DIARY: HOW DO YOU FEEL TODAY? SHARE YOUR MOOD WITH THE DIARY
DIARY: WHAT DO YOU THINK ABOUT GAMING AS A CATEGORY OF HUMANS’ BEING? WHAT IS A GAME PARTICULARLY FOR YOU?
Yuliya: Games help people to develop, learn new things, accelerate logical thinking, dexterity, attention, interaction with each other, rest, entertainment and so on. Also, games have great potential for creativity, self-expression and artistic expression.
DIARY: WHAT IS GAME ART FOR YOU? HOW HAVE YOU COME TO THE PRACTICE OF WORKING WITH THIS MEDIUM? HOW TO DIFFERENTIATE WHEN A GAME IS ART OR JUST AN ENTERTAINMENT?
Yuliya: As one artist I know used to say, ‘art games must be painful.’ In the sense that they don't have to be easy to understand or even to interact with. They can deal with complex themes both directly, through the story, and through game mechanics, user interfaces, and controls. Therefore, the player may be challenged not only to understand what the game is about, but also what to do in it in general and how. And the game will not necessarily help with this. For example, in ‘Mu Cartographer’, a game by Titouan Millet, most of the time is spent on learning its unusual interface. And to pass the episode Chernodyrsk from our ‘Overseas’ game collection with Rita Skomorokh, you need to figure out where everything is going and accept the inevitable.
This is one of the key differences between art games and games as entertainment - moving away from genre clichés, rethinking popular mechanics, or refusing to use them. As a result, the player may not understand how to handle the object, give it up, and write a comment that it is not a game at all, because it does not meet his/her expectations and ideas about games, or is not entertaining enough.
DIARY: WHAT IS VIRTUALITY? DO YOU PERSONALLY PREFER TO EXHIBIT YOUR WORKS OFFLINE OR ONLINE? WHAT IS THE DIFFERENCE FOR YOU?
Yuliya: I like presenting my work both online and offline. Especially since I have not only digital works, but also non-digital game-art on the theme of video games and their development. Once I had a small solo exhibition in which computers and big screens were combined with handmade objects made of cardboard and 2D prints. In particular, there was a huge cardboard blueprint with a possible algorithm for the behavior of the exhibition visitor. A thing that few people understand, except game developers, but it is tangible. And with the help of its tangibility it makes this incomprehensible more intimate and familiar.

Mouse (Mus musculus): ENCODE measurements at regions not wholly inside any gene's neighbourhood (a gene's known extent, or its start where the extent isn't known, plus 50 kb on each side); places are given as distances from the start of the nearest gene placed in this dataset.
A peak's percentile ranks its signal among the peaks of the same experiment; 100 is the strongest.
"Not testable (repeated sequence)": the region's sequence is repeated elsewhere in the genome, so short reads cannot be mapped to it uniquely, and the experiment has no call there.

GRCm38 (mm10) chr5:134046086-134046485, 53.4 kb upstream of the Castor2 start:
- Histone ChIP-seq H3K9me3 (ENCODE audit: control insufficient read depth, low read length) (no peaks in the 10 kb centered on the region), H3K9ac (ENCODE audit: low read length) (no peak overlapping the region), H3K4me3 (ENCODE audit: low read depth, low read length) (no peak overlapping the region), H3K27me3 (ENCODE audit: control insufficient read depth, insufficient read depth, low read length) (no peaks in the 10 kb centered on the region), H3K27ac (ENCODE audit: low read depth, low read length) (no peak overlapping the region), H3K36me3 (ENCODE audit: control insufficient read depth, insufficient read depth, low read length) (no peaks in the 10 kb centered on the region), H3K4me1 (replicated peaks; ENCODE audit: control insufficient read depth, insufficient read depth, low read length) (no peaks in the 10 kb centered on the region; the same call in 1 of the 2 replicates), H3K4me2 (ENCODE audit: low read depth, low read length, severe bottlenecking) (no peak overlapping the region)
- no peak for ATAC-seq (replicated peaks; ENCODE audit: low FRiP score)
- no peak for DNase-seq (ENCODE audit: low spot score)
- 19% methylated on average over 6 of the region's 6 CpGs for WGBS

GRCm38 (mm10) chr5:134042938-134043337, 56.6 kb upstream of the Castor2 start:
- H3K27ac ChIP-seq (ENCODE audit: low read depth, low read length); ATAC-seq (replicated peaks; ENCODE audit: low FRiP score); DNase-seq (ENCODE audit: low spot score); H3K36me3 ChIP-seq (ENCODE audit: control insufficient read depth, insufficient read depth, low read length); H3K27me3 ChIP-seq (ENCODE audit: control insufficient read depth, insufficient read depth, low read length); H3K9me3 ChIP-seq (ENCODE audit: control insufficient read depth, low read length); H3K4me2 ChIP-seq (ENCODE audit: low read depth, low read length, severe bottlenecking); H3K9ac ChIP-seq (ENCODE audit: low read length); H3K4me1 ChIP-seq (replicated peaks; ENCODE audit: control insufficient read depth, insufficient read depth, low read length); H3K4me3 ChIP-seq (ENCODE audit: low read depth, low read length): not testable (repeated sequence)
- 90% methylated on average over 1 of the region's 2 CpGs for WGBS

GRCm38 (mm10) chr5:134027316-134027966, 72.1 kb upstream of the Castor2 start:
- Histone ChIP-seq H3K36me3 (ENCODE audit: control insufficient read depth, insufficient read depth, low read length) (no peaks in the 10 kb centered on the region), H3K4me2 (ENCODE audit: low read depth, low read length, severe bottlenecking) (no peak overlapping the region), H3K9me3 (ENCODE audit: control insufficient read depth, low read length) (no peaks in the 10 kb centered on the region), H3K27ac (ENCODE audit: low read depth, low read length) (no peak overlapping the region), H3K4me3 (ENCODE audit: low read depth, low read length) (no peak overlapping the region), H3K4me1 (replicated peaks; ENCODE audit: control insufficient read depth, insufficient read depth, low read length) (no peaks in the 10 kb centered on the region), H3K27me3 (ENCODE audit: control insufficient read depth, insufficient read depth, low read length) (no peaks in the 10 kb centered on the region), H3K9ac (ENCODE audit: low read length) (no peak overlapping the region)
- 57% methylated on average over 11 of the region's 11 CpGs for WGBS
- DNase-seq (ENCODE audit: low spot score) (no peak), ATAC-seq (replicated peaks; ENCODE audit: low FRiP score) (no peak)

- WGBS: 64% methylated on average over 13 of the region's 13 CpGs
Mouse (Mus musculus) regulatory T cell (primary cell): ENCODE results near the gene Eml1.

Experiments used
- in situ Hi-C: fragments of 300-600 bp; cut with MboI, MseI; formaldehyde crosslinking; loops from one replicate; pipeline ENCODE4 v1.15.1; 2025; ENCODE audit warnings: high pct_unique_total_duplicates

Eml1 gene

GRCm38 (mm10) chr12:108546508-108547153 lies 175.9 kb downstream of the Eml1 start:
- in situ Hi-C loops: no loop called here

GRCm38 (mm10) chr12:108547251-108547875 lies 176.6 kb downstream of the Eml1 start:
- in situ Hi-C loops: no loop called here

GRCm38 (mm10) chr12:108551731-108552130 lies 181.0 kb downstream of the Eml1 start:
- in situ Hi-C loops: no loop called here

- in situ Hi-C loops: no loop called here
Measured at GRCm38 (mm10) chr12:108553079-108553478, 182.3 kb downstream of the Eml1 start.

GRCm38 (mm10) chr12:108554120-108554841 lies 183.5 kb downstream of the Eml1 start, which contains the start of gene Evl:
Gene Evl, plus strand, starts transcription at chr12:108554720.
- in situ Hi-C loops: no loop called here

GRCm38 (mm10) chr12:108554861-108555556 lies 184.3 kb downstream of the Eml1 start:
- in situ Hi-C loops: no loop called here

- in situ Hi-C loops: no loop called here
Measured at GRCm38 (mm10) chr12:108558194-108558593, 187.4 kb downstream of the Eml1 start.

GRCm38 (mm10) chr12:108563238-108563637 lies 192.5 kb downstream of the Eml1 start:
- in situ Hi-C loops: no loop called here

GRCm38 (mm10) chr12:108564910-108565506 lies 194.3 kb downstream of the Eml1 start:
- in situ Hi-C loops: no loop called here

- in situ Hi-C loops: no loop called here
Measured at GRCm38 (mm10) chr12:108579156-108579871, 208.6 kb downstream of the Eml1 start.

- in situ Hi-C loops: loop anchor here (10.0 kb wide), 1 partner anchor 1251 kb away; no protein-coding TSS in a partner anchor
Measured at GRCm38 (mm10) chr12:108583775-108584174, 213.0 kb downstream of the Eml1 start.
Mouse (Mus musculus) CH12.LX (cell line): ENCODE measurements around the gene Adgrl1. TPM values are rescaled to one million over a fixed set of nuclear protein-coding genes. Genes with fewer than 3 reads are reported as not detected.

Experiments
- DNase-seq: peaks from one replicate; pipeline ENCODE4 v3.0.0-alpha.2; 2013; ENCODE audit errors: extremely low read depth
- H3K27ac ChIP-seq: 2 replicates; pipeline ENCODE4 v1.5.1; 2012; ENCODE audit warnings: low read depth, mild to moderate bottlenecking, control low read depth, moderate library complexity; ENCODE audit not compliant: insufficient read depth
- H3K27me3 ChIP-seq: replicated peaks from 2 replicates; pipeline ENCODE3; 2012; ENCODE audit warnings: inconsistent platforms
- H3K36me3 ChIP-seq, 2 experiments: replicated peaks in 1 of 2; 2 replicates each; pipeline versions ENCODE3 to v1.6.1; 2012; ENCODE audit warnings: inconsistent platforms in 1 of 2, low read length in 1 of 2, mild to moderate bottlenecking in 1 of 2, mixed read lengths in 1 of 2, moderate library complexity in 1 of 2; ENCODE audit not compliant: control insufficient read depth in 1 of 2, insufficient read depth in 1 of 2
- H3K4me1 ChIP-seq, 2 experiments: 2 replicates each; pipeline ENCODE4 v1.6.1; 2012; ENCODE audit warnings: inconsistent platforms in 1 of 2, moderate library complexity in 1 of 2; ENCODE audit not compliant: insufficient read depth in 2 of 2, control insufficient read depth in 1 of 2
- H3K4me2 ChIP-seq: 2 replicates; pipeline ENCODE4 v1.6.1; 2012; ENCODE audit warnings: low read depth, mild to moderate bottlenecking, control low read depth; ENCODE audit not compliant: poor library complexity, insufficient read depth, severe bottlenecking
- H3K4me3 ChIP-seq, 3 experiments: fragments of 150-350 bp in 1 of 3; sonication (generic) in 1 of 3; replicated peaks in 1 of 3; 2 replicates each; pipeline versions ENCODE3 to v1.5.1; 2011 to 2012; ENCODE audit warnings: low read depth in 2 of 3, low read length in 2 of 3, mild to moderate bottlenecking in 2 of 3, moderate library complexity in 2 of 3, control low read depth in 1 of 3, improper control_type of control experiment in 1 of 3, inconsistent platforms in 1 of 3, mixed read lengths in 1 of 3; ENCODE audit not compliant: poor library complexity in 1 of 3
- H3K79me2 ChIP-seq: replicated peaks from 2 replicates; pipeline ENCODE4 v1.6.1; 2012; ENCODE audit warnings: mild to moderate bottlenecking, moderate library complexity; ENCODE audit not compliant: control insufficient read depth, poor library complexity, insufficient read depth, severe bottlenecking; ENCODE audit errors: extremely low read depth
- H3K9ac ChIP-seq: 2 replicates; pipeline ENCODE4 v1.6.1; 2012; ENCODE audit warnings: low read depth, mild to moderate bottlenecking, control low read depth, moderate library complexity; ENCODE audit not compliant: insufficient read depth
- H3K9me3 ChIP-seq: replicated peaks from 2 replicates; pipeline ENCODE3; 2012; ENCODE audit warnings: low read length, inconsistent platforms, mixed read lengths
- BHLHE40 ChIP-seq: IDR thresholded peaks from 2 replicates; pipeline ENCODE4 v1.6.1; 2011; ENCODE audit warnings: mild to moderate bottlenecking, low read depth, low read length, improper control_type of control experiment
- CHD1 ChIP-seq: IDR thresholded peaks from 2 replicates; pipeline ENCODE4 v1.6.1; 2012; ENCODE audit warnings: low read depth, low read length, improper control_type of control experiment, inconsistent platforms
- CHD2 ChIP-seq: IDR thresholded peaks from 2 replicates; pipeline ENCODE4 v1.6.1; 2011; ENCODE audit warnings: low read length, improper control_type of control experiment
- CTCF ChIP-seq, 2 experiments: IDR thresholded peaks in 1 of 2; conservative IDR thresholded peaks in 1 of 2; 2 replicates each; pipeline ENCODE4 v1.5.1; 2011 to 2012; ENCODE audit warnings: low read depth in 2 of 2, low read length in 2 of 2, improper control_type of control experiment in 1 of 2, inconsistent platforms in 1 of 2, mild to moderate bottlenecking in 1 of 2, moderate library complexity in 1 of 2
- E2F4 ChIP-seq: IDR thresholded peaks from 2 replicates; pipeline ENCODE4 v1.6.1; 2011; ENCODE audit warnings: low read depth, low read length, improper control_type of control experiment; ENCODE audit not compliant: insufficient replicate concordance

At the end of last year I started the project "Post 3D painting" - painting, inspired by digital games and 3d-graphics. An exhibition of these works could have taken place offline, but the project is now on pause. The paintings in digitized form will appear in my art-game project "Yuha's Nightmares".
DIARY: IMPROVISATION. HERE YOU CAN SHARE ANYTHING YOU WANT WITH THE DIARY AND A WHOLE WORLD
Yuliya: As I was writing this text, I realized that I would really like to keep making games. It's pretty hard right now, but the game 'Yuha's Nightmares', which I've been making intermittently because of the "plague and war", is a project I really need to digest what's going on in the world and share my feelings. The Unreal Engine will take it all.
Yuliya: Right now I am excited about my emigration from Russia. It helps me not to drown in the hard feelings because of Ukraine and what is happening now in my homeland, Russia: the persecution of activists, the fight against dissent, the ban on anti-war statements.
After February 24, my image of the future disappeared, my usual activities lost their meaning. But the worries of moving and getting to know some wonderful people set out some prospects.
Yuliya Kozhemyako (Supr), La forêt, 2015
Game art for me has to do with reflecting on the medium of a video game, or thinking about anything, including other mediums, through the medium of a video game. It is a search for basics, typical traits, and their atypical use or violation. For me, though, game art isn't necessarily just about hacking, it's about the skillful and meaningful use of expressive media. But the point is that sometimes to achieve this you have to hack, disassemble, scrutinize the details, and perhaps find their hidden functionality.
As for choosing a medium for creativity... It happened gradually. Since childhood I've been fond of drawing and has been engaged in art school. Later I got interested in computer graphics and cinema and worked in game development as a second artist. But I wanted more. I wanted to create moving images where I could move around and interact with them. And one day I realized that this was video games. Since then I have been making my work based on this understanding of the video game medium.
Off-line exhibitions for me are often virtual, if they are not in my city and I don't have a chance to edit and see the exhibit. Sometimes I feel a pronounced insecurity that this exhibition or event is really happening. It's like my game is involved in some event, but it's like I'm not involved in it. But feedback is slowly catching up to me though - mostly people I know can write that they've seen my work at an exhibition, even a couple of months after it opened. In online game stores and social networks feedback is faster and easier to manage.